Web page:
One of the several scenarios in which a screw doesn't form a nice and tight seal on drywall paper just below the surface is if a joist/stud is not in the same level as the adjacent two and there is a gap between it and the drywall. As you're driving the screw to just below the paper, the paper breaks and the screw goes in too deep, resulting in less clamping force than a snug screw.

Q1: Is a screw like this completely useless? If not completely, how useless is it?

Q2: What percentage of screws per sheet are safe to be like this?

P.S.: I would appreciate no perfectionist type responses like "why do you have uneven joists" and such. I'm remodeling a 110 yr old house and I'm not replacing joists, some of which have sagged. I sister what I can but some require planing, and planing ceiling joists and having sawdust fall over me is my definition of misery. So I'm trying to be in an acceptable ballpark. Thanks

  • A popped screw is a popped screw - it's not supporting anything. Uneven joists are quite commonly manage, by sistering and/or perpendicular furring. What is the purpose of this self answered question?
    – tahwos
    Feb 14 '19 at 2:55
  • @tahwos it’s not self answered. The person that answered also made an edit to the question. The OP is amphibient.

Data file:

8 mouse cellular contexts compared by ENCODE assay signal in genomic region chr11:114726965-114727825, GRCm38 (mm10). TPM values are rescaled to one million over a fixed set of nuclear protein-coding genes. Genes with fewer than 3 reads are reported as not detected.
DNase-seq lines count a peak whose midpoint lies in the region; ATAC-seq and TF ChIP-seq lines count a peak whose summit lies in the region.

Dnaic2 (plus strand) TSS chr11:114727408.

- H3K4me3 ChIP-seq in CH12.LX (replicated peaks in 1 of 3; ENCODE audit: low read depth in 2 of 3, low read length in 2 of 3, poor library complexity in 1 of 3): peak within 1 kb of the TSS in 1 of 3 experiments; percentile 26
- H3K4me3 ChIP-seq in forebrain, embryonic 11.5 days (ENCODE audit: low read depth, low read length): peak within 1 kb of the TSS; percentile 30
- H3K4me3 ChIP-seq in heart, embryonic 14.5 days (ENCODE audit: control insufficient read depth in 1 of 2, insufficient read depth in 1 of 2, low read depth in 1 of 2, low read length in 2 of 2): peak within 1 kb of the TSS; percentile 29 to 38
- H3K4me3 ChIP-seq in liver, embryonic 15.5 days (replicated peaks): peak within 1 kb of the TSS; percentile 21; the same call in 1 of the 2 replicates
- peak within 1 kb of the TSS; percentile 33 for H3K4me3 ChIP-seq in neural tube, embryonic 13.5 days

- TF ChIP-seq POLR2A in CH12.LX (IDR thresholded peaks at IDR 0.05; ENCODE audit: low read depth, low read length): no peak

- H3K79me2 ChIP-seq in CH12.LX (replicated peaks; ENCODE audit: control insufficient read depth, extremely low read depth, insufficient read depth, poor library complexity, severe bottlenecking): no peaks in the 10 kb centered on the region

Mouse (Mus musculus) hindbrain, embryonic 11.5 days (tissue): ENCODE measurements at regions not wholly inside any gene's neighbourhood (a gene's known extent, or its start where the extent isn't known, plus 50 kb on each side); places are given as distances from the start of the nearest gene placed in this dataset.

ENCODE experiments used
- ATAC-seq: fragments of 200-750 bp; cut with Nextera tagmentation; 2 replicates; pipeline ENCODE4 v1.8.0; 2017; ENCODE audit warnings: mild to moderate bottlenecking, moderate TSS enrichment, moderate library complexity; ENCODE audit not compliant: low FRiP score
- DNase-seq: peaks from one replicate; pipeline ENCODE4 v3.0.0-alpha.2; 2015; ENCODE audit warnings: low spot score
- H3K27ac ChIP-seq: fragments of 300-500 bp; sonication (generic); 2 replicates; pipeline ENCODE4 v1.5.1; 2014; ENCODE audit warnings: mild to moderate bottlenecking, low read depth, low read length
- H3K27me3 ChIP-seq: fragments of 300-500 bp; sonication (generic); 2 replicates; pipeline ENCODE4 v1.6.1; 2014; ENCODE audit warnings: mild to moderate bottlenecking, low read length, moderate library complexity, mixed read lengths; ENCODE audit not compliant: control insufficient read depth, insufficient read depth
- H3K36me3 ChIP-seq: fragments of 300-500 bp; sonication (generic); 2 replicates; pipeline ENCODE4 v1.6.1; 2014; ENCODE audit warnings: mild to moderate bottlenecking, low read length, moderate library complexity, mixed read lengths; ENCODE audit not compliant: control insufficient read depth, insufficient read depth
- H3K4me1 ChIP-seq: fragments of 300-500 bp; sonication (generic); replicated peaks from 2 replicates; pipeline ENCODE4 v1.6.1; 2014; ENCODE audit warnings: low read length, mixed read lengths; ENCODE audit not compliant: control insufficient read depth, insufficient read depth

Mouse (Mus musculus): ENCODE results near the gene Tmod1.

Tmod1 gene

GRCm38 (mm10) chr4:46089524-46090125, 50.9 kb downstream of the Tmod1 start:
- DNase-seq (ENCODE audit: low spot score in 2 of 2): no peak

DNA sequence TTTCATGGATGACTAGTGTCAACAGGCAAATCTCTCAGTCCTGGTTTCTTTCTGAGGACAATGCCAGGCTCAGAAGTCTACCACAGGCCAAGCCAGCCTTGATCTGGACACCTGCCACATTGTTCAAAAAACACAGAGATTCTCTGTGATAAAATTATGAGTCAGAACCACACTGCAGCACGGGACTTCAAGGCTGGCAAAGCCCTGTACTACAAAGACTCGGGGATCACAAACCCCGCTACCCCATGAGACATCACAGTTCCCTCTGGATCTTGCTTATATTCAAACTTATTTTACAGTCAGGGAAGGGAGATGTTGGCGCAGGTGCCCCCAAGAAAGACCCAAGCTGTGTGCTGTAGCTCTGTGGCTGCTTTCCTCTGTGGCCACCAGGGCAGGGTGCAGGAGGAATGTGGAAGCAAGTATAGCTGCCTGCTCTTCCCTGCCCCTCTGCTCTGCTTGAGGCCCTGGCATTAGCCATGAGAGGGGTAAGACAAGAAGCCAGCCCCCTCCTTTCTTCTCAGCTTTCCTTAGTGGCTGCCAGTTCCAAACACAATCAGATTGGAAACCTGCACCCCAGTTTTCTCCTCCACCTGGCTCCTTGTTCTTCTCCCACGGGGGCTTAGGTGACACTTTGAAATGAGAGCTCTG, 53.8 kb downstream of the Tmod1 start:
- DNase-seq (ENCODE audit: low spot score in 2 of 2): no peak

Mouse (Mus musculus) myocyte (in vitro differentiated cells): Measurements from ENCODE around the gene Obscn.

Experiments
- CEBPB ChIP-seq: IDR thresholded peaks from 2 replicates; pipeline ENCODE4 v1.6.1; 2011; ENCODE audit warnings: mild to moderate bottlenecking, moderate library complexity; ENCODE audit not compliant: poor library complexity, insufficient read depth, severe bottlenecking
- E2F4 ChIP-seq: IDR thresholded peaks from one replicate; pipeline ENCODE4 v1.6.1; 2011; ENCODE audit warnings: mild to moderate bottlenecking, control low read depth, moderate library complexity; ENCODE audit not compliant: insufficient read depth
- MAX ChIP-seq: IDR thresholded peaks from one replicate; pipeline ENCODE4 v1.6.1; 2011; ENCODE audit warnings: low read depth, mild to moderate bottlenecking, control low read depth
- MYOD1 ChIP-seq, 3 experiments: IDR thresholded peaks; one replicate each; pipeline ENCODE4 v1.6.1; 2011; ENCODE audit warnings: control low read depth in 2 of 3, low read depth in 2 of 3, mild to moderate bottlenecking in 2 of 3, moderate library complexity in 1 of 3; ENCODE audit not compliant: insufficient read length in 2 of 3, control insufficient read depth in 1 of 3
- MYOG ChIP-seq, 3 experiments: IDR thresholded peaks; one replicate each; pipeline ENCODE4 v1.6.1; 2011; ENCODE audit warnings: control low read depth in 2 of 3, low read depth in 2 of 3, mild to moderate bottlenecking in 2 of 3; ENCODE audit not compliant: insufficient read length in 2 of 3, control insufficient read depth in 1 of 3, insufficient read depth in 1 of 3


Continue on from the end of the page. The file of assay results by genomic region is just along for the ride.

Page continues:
– Tyson
    Feb 14 '19 at 16:44
  • @Tyson I humbly stand corrected
    – tahwos
    Feb 16 '19 at 2:31
  1. It depends how far in. Ideally you want it less than 1/8" in. Within 1/2" drywall, that's a decent amount. If you get more than 1/4" in you run the risk of cracking the gypsum underneath and not providing the adhesion.
  2. I don't know about a percentage. I would drive another screw nearby if you over-drive one. Leave both in.
  • 1
    I doubt there is a percentage...imagine, all the holes people make when hanging things on walls....weeken it, yes, to falling off, not likely, unless you have enogh holes to make a dotted outline. Just drive another screw in an inch on either side and call it good.
    – Jeff Cates
    Feb 12 '19 at 3:13

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